By Julius Agunda (Community Health Extension Worker, Kitui County) and Lynda Keeru, (LVCT Health, Nairobi)
It is a busy sunny morning at Kaliku dispensary, in Kitui County. Seated among the more than a dozen mothers and their children waiting to be served at the Maternal and Child Health (MCH) clinic is Mr. Nguli Mwengi, a 51 year old man who is carrying his nine month old baby on his lap. He sits patiently waiting for his child’s turn to be given her measles vaccination, as he has done for the past few months.
Three months ago, when Doris, a Community Health Volunteer (CHV) from Kavutei Kawala unit in Kitui first visited Mr. Nguli’s home, the situation was grievous. His then six month old daughter had never been to a child health clinic and neither had his three year old daughter. His wife had been discharged from a psychiatric hospital two years prior and was living in dire conditions in a dirty makeshift structure from where she developed scabies for which she had not received treatment.
Doris admits that although husbands play a vital role in decision making within the home, the role of rearing children has always been regarded as a woman’s responsibility. “It took me a week of daily visits to the household to convince Mr. Nguli to take his children to the clinic. We had attended a seminar on maternal and child health, so I explained to him the importance of taking his children for immunization and growth monitoring. I also sensitized him on the dangers of not doing so,” explained Doris. She is quick to add that if men are involved and supported as equal partners by providing them with correct information to inform their decisions, they can support healthy behavior and health care seeking behavior for their families. Fortunately, through the CHV’s intervention and Mr. Nguli’s cooperation, he has been taking his children to the clinic every month for growth monitoring. His youngest child’s immunization schedule is also up to date. His wife Taabu also attends clinic where she receives treatment and has also been started on family planning.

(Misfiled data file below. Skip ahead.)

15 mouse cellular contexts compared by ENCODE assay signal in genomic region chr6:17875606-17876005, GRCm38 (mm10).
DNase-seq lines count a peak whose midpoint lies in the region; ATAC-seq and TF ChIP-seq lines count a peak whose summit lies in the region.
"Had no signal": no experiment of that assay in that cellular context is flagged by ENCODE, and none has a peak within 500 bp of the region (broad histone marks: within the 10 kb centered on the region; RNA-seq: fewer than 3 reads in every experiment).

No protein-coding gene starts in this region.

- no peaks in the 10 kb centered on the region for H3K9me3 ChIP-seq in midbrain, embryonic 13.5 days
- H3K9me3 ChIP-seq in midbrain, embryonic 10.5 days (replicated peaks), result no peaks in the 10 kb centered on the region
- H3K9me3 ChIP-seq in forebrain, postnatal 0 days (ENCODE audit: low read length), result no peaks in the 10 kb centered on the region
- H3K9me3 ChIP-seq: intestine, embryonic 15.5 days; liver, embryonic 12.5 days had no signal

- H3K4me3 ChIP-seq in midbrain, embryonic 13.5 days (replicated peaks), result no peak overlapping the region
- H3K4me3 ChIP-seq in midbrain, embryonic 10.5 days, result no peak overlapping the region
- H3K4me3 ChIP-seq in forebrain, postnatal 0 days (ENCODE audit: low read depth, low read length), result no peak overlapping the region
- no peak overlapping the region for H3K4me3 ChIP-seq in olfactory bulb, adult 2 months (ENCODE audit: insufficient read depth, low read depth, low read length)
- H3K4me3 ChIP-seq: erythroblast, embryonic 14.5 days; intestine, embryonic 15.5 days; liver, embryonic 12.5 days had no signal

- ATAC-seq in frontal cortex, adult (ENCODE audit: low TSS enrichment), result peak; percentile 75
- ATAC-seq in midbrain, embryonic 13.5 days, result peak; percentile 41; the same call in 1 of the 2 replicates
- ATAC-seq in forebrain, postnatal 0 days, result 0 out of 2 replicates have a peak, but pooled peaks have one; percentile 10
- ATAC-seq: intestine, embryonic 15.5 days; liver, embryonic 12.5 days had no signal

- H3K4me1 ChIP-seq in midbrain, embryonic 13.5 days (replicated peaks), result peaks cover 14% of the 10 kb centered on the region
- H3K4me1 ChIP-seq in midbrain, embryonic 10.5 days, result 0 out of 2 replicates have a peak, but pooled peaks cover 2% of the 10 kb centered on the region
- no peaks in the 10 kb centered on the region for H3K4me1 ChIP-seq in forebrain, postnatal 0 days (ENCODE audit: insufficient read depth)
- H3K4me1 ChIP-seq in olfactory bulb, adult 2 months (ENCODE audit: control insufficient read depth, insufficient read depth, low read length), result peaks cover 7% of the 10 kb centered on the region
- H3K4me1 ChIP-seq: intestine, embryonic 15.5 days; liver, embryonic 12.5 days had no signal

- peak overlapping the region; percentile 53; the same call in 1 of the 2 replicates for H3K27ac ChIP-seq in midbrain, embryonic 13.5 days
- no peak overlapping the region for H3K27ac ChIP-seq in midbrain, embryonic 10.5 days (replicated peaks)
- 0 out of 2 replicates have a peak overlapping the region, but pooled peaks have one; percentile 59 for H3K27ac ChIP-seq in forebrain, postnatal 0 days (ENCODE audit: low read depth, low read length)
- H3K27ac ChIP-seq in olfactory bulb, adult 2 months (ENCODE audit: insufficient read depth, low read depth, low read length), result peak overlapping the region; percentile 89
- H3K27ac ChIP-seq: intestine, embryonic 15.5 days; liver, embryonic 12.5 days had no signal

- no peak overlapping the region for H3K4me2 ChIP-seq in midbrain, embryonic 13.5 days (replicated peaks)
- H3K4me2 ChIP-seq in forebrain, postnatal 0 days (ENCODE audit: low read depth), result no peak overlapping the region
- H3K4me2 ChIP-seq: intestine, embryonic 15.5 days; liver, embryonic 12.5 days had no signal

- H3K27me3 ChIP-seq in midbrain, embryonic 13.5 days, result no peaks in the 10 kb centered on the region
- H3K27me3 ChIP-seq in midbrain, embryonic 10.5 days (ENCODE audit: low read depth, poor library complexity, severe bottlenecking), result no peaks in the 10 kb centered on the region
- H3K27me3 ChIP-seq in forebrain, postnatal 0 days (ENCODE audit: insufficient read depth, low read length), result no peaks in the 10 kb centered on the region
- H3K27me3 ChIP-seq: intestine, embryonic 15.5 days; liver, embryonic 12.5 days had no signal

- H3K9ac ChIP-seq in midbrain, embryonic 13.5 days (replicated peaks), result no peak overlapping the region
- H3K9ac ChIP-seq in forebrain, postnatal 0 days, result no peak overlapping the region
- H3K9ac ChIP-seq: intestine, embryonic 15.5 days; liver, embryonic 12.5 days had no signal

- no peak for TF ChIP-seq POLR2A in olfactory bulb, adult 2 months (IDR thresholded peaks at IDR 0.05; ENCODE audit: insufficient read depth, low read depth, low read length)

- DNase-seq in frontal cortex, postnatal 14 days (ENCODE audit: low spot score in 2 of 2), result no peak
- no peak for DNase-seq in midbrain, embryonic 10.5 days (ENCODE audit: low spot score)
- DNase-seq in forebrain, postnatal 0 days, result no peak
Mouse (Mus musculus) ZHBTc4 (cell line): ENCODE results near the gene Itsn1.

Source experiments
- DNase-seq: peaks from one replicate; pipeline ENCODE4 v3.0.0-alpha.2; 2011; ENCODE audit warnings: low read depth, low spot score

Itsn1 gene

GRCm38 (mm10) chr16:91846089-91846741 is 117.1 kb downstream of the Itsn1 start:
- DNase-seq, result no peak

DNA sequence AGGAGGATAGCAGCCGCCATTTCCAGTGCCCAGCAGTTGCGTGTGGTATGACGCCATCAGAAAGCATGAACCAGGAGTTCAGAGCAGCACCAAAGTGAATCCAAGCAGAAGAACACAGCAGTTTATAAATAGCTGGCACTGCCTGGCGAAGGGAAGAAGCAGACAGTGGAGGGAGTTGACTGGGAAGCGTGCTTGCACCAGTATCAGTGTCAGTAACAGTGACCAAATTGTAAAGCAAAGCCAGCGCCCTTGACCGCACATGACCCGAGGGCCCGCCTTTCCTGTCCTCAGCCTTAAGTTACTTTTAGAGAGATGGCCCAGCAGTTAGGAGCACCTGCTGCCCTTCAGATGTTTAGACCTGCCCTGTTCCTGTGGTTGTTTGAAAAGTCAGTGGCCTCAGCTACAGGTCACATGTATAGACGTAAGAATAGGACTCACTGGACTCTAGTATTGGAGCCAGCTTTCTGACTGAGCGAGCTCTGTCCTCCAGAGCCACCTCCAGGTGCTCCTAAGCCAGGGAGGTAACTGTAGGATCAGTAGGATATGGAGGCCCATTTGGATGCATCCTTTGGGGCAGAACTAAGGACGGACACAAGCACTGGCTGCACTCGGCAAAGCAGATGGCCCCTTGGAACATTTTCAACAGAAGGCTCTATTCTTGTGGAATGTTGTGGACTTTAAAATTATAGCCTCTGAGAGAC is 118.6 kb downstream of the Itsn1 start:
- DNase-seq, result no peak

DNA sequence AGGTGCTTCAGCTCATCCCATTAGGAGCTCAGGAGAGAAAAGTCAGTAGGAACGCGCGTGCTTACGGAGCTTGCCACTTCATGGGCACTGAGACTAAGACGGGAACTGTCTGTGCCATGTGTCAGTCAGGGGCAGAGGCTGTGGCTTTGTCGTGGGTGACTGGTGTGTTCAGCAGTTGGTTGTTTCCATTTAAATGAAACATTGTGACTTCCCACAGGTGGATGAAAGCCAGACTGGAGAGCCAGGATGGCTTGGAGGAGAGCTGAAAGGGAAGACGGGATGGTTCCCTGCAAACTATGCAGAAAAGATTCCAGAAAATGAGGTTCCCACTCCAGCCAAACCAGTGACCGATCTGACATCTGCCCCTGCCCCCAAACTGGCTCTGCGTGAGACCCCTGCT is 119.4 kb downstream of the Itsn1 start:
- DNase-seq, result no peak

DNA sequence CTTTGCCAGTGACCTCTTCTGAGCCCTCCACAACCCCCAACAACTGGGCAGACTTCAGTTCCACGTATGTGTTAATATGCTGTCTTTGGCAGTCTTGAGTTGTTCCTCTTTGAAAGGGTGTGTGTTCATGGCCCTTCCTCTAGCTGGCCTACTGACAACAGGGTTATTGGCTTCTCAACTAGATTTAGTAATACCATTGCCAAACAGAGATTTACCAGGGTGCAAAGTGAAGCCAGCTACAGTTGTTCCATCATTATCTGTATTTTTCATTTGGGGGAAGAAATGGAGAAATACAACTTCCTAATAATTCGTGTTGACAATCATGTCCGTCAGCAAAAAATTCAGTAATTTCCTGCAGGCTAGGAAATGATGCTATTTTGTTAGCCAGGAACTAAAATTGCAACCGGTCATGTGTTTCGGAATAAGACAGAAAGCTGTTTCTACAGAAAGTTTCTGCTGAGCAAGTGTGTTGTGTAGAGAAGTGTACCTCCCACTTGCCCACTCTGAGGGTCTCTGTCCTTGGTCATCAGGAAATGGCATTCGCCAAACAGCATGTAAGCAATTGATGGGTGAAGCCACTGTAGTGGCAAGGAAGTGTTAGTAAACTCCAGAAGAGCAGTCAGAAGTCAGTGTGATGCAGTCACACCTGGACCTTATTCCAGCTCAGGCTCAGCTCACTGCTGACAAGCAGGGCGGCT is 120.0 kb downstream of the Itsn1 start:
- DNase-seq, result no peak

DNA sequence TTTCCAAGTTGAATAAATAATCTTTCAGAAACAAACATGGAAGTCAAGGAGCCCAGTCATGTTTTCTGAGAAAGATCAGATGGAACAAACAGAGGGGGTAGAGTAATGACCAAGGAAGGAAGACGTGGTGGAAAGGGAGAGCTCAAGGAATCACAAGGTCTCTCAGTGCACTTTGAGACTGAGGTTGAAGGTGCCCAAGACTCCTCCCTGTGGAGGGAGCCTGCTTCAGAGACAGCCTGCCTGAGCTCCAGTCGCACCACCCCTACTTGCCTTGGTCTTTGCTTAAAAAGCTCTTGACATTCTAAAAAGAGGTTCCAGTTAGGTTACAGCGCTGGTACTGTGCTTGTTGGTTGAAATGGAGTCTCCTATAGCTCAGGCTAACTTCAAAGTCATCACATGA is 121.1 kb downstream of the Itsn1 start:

Nguli’s story is among the many successes of Kavutei Kawala’s Work Improvement Team (WIT) in Kitui East Sub County in Kitui County which is made up of two Community Health Extension Workers (CHEWs), three CHVs and two community members. After undergoing training on quality improvement under the USAID SQALE project, the team sought to ensure that maternal and child health indicators were improved within the Kavutei Kawala community units, in Kitui County, which was characterized by unskilled child deliveries and low immunization coverage prior to the training. Training of CHVs was identified as a priority action by the WIT and subsequently the delivery of the program was supported by LVCT Health.
“It was not easy at first as we had not understood our role as members of the community work improvement teams (WITs) but we gradually learned that our role is to ensure that CHVs provide quality community health services at the household level which in the long run translates into healthy families in our community,” acknowledges Susan, one of the Work Improvement Team members. The team meets on a monthly basis to discuss and identify issues hindering the delivery of quality community health services after which the issues are prioritized and dealt with in that order. After the meetings, all the CHVs are updated and given the go ahead to implement the decisions in their communities. Doris notes that the USAID SQALE, implemented by LVCT Health, has been very beneficial to them as a community. It has also been demonstrated by the Kavutei Kawala community unit, that engaging men is vital in achieving quality improvement in community health.
Long live Quality Improvement!!